Christian Bethancourt (Grade: D) saw some extended playing time in a couple of Gattis’ absences. As expected, his offense was anemic, posting a .548 OPS and 54 wRC+. Surprisingly, the rookie heralded for his defense had more passed balls (6) than Gattis (5) this year, in 530 fewer innings. Those passed balls seem to be a case of laziness, as his rate of wild pitches was much lower than Gattis. If Bethancourt is the catcher of the future in Atlanta, there needs to be some Ruthian-level return in any off-season trades.
First Base: A
Freddie Freeman (Grade: A) followed up his MVP level 2013 season with essentially the same type of season in 2014. The primary difference between the two years is luck and slightly less power. In 2013, Freeman had an unusually high BABIP (.371) for the season as a whole, and an insane .505 BABIP with runners in scoring position, which yielded a .443 average w/ RISP, and led to him driving in 21.7% of all runners on base when he was at the plate. This year, his BABIP was a more modest .351, which translated to a .294 average w/ RISP and 14.7% of runners on base driven in. Some of those line drives started finding gloves this year, but that doesn’t mean Freeman didn’t have a good year. His K-rate ticked up very slightly (19.2% to 20.5%), but his walk rate increased (10.5% to 12.7%). His power dropped slightly (.173 ISO down from .181), but nothing more than random variation from year to year. With a 140 wRC+, Freeman was second only to Anthony Rizzo among NL first basemen. He also played in every game this season; one has to wonder if the wear and tear caught up with him later in the year.
Second Base: D
Dan Uggla (Grade: F) was released just before the All-Star break because he forgot how to hit. Oh, he could still swing a bat–he just couldn’t hit anything with it. There are two amazingly incongruous things about Dan Uggla from 2013 to 2014: his batting average dropped from .179 to .162, and his K-rate fell from 31.8% to 27.6%. Somehow, he managed to cut his strikeout rate by 15% and still watch his already horrible average plummet. He also lost all semblance of power and stopped drawing walks. Since he was only capable of playing one position, he was effectively a waste of a roster spot. As bad as he was, he wasn’t the worst second baseman in baseball by either WAR (Skip Schumaker) or wRC+ (Ryan Goins). So, he had that going for him…which is nice.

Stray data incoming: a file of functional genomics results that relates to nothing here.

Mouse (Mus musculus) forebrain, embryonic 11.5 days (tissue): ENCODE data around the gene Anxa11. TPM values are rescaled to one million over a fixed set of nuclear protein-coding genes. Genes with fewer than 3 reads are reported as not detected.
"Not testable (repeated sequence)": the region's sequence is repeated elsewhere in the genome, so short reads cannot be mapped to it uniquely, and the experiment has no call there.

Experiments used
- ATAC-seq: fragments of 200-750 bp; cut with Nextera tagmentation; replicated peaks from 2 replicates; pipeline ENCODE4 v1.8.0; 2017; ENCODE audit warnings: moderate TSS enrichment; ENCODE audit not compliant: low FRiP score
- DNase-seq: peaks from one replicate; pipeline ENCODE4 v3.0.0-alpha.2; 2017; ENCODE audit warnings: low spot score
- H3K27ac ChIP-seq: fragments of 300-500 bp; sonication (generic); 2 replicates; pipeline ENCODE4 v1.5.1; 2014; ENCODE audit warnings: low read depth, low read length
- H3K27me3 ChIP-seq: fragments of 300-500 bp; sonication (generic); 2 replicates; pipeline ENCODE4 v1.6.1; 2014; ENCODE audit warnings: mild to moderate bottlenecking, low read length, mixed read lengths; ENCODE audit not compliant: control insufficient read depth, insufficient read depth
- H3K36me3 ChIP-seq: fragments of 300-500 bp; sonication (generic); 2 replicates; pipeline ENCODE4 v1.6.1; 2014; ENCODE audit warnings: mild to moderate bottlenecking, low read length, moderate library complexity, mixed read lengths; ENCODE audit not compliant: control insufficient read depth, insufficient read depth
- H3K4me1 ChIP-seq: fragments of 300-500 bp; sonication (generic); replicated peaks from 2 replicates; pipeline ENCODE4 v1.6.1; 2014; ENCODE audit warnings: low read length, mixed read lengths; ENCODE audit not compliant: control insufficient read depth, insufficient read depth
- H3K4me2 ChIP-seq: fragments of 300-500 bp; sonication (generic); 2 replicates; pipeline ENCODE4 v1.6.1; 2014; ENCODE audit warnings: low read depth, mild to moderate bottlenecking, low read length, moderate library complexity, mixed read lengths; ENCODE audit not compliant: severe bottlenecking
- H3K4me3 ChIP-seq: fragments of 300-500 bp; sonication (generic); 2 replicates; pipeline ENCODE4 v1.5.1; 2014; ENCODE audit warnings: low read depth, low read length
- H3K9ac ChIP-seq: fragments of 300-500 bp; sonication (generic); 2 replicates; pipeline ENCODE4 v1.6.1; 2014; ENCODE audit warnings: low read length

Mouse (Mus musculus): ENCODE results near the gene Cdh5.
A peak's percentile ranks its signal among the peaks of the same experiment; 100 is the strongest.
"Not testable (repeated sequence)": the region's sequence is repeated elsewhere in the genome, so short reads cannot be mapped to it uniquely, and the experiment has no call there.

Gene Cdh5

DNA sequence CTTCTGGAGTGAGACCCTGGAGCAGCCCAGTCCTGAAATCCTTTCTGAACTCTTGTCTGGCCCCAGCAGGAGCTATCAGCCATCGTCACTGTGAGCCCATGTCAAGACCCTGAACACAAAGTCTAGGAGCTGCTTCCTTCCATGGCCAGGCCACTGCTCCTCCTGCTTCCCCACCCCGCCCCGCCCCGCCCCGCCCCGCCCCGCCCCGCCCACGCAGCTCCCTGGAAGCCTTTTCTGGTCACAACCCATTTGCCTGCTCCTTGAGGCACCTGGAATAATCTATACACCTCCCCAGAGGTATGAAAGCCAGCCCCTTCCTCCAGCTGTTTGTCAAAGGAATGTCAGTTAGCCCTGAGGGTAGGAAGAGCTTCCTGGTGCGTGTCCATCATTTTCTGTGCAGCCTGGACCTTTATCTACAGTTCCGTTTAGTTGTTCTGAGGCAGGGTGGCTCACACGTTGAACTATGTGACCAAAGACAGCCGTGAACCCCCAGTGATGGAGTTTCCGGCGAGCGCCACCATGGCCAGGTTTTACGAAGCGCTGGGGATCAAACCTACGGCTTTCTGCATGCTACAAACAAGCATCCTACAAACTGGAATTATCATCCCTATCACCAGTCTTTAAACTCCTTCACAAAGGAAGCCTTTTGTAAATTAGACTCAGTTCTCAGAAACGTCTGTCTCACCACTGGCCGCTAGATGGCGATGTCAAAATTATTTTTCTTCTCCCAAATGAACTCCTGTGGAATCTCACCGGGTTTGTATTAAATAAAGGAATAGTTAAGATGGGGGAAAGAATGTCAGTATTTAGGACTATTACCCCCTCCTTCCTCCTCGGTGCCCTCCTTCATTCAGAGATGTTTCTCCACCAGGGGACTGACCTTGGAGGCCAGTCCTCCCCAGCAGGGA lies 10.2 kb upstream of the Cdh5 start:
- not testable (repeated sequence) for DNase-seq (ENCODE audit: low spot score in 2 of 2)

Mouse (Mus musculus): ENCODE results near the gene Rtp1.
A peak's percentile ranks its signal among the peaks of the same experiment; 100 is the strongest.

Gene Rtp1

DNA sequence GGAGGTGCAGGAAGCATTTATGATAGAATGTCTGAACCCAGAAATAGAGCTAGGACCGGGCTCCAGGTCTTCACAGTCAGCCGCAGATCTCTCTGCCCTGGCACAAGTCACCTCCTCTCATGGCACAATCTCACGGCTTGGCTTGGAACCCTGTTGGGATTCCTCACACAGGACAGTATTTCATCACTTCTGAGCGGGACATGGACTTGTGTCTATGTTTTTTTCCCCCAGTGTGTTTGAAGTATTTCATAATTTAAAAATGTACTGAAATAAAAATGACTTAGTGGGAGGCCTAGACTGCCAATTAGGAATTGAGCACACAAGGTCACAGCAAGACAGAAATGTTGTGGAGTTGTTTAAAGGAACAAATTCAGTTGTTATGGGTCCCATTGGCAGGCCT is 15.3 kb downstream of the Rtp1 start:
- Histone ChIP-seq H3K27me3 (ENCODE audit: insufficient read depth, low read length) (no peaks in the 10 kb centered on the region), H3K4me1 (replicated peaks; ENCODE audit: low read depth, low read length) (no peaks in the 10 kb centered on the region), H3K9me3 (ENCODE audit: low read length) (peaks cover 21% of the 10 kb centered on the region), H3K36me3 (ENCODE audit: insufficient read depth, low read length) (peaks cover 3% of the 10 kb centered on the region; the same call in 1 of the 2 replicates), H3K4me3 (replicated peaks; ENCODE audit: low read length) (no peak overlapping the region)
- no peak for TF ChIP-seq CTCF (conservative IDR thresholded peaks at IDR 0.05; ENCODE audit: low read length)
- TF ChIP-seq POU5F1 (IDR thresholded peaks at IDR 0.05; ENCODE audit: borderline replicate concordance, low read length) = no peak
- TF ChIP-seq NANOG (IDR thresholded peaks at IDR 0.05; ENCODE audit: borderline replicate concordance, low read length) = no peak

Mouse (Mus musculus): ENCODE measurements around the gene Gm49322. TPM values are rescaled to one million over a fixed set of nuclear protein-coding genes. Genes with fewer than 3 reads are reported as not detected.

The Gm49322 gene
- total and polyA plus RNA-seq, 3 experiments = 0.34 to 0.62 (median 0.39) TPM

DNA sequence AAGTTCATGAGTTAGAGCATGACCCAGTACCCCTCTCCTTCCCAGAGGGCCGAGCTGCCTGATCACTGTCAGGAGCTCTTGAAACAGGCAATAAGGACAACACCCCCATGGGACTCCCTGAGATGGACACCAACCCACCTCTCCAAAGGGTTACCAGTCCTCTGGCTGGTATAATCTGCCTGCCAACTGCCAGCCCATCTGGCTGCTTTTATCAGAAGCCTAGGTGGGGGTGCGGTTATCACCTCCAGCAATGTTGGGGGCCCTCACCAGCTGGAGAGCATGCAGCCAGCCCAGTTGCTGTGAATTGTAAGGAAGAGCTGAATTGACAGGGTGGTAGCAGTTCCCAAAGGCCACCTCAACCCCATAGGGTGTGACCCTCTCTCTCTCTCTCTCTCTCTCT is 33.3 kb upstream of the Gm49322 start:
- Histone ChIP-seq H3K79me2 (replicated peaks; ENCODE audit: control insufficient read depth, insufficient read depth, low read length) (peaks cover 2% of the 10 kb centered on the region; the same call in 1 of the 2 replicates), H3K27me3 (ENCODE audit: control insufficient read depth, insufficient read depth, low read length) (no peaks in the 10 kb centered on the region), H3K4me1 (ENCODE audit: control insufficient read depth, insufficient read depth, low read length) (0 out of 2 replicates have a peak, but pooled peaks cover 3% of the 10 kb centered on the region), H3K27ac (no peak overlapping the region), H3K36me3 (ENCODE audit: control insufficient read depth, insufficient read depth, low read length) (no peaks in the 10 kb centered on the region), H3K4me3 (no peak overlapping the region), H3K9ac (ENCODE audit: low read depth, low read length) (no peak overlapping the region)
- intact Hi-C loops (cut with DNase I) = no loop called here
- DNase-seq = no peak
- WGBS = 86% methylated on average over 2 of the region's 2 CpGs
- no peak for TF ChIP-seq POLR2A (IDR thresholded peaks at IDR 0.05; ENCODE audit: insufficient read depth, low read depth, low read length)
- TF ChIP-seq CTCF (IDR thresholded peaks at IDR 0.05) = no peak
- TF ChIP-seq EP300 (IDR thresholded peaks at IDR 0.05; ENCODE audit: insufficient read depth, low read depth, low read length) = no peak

Tommy La Stella (Grade: C-) was called up as the initial replacement for Uggla, and he did a largely decent job for a while. La Stella is a high contact, low strikeout guy who takes walks–exactly what many fans were demanding. But he has little power, and his meager SLG (.317) meant that the hits he did provide often went wasted. However, one area where La Stella did excel was driving in runs. He led the team in driving in the runners that were on base in his plate appearances (15.5%), just edging out Justin Upton (15.4%). Over half of the runs he drove in were on third base at the time, and a single there is just as good as an extra base hit. La Stella is probably not a long-term solution at second base, but he is viable enough to serve as a stopgap. And, he isn’t Uggla.